Gigs, dance, art

October 28th, 2007: Sunburned Hand of the Man / The Vanishing Voice / Joanne Robertson / Axismundi / Nawadaha

@les voutes

I actually went to another gig the day before at the same place. I didn’t post anything about that because I was so drunk I don’t remember enough. I faintly remember liking Zenial but almost nothing of that set. The haze lifts somewhat regarding Andrew Liles, but not enough to have anything worth writing. I do remember quite clearly the end of his set when Jac Berrocal joined him. That was good, I remember Berrocal being on the restrained side in a very good way.

Having recovered quite thoroughly from that intentional lapse, I went back to the scene the next day, unfortunately forgetting about the switch out of DST until almost there. No big deal, and instead of hitting the nearest bottle while waiting, I hit a feminist philosophy textbook. I consider that an improvement, but I could be wrong.

The first band was Nawadaha, a voice/guitar duo. Said guitar with plenty of feedback, while the voice was more into melismish pure sound. A really good mesh of sound texture as she has a strong and beautiful voice, but I got bored halfway into their set because they kept doing the same thing. Then again, maybe I was just awakening from my alcohol induced stupor by then, so I don’t trust my opinion. It might work better on record though, maybe that kind of thing is more suitable to being heard alone, outside, in cold weather — which I sincerely hope is on its way.

Axismundi got me thinking about Magic People — who I will again fail to see because of another gig — because of their flute, but soon erased such reminiscing. They also feature a guitar and drums, and their brand of psychish frolicking finally got me out of my half-awake state. I hated some of it, loved some other parts, sometimes both at the same time. Not exactly satisfying, but interesting, and I’d rather have the latter than the former.

Joanne Robertson was looking so stressed out… I guess she was aware of not having her voice at its best, but I was not. It kept reminding me of someone — maybe early Cat Power, but really not — but I soon gave up on that line of thought and just enjoyed it all. The kind of thing Irene Trudel might play, and especially should engineer. I think her voice would be a perfect match for that warm reverby sound. My only gripe with her set was that it was far too short.

After a stand-up act and short movie I didn’t like and so won’t talk about, it was time for The Vanishing Voice. I had never heard of them but a lot of people sure looked more enlightened than me. I soon figured out why, as they were real good. Guitar, voice, synth and/or electronics — I didn’t get tall overnight, so I can’t say for sure –maybe some horn; who cares? What matters is that they put this all to good use, with some great constrasts; they managed to put some noisish dirtiness while sounding almost mellow, and vice-versa. Which isn’t making a lot of sense. But their music sure did. Whenever I thought I had them figured out, they changed something and I kept playing catchup this way, which I liked a lot.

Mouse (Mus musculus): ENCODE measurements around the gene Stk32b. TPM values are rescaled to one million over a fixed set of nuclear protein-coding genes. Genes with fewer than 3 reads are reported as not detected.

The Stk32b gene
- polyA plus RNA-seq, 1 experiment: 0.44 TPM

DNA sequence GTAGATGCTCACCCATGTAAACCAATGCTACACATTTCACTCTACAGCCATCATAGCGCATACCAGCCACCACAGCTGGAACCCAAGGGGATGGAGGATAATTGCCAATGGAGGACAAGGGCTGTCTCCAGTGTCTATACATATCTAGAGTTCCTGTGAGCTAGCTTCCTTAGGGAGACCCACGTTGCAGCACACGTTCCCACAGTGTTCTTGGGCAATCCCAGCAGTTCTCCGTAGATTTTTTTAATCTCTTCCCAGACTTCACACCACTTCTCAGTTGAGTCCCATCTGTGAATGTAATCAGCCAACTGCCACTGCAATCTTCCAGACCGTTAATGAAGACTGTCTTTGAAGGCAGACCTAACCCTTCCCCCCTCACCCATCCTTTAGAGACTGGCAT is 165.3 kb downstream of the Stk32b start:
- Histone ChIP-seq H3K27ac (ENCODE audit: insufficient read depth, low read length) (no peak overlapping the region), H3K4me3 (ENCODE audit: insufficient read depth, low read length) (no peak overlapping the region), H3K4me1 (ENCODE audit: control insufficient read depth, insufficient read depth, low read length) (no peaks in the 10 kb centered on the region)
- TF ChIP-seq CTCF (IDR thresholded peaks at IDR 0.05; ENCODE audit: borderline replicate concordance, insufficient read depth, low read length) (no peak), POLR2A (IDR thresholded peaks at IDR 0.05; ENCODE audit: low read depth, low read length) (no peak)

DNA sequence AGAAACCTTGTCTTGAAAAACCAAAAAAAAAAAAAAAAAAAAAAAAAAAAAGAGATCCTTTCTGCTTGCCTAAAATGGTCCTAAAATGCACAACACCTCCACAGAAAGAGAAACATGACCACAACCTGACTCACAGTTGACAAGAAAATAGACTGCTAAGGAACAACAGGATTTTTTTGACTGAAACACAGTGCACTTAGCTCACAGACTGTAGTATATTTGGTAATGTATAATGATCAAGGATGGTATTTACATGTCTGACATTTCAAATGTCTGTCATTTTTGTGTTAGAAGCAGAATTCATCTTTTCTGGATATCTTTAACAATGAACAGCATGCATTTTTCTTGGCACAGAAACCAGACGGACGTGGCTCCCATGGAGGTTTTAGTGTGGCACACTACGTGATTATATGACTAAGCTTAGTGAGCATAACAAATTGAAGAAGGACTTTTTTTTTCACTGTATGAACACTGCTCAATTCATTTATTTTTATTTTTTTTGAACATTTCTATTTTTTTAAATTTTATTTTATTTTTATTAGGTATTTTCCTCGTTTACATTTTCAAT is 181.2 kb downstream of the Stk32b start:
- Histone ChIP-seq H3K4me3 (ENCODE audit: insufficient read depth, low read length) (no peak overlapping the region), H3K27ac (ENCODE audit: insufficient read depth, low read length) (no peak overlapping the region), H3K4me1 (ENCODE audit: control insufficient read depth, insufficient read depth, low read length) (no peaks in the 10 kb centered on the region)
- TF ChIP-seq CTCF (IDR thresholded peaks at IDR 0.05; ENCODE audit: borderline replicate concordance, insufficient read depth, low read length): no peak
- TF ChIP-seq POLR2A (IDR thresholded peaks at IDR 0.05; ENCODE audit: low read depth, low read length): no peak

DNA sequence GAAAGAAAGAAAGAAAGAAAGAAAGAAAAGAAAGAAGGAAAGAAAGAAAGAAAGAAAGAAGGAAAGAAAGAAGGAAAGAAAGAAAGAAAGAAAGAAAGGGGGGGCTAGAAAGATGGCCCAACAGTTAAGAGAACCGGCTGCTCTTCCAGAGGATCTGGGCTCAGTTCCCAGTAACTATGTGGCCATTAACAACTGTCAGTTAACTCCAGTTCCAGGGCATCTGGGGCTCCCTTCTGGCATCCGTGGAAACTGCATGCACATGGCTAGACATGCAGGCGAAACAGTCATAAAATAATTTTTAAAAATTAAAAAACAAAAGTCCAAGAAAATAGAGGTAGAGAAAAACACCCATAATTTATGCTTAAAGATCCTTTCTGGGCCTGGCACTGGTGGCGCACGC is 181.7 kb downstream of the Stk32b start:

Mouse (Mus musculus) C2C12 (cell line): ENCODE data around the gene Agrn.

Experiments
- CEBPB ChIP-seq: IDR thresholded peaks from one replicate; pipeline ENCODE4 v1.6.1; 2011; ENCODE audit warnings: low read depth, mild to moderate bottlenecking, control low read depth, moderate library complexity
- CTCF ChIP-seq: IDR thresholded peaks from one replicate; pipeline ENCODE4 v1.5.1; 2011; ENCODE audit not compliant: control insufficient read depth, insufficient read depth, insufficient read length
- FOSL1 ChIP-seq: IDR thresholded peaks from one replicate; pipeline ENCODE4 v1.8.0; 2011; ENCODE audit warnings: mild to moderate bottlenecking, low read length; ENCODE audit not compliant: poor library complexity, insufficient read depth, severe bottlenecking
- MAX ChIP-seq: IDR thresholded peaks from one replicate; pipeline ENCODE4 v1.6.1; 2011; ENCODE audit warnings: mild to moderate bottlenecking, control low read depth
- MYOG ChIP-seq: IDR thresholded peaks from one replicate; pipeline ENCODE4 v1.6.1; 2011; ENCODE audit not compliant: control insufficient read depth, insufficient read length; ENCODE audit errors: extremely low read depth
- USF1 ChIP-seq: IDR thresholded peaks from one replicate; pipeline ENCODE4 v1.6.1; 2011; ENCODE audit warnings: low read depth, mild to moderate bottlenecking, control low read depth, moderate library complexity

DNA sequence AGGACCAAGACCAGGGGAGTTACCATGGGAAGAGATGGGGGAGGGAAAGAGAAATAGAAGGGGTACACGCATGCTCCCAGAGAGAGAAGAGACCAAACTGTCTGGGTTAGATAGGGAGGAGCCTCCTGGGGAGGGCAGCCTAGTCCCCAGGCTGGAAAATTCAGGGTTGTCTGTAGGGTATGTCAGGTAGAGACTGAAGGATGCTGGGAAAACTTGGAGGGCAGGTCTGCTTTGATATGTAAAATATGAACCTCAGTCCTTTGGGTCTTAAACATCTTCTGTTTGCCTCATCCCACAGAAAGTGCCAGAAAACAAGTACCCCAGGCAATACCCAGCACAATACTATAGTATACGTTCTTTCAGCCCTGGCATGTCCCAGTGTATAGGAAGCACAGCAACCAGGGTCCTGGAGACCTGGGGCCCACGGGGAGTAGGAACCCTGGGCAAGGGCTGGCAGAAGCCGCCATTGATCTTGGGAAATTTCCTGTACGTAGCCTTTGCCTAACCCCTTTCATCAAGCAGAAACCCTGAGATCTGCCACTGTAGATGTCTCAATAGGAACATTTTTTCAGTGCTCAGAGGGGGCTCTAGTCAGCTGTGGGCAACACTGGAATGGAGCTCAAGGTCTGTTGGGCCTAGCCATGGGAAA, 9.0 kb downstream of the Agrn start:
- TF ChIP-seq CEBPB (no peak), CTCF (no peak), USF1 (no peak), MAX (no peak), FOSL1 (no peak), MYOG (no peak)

Finally, the band I wouldn’t dream of missing these days: Sunburned Hand of the Man. There were five of them this time, and it was a really great set. They brought some sticks and branches on stage and proceeding to build some fragile structure with these, plastic bags, maps and complete with a plastic horse head mask. That worked as a nice image for their music as well. The first piece was the kind of freeform ritual that makes me love this band, then they went to more mundane pieces — that’s a completely inappropriate word for them, and I just wallow in this fact. Almost all the time, they kept strains of shifting steady — an oxymoron, but that’s what I love about them — rhythmic pounding that sounds shamanistish yet not exactly natural. Elemental. I was completely into this. Maybe not my favorite performance — hard to beat the first time I saw them, or at least my memories of that show — but real close. At the end they went with more dissolving of structures, including the drum kit and the wood tent thing in front, again a physical manifestation of their sound. In that respect I think it might be the best performance of theirs I was lucky enough to get. This band always makes me want to see them again as soon as their set is over, so that wait officially is under way. If I ever get organized enough to go back to Boston, I need to make sure I can catch them over there.

October 29, 2007 - Posted by | Music | , , , , , ,

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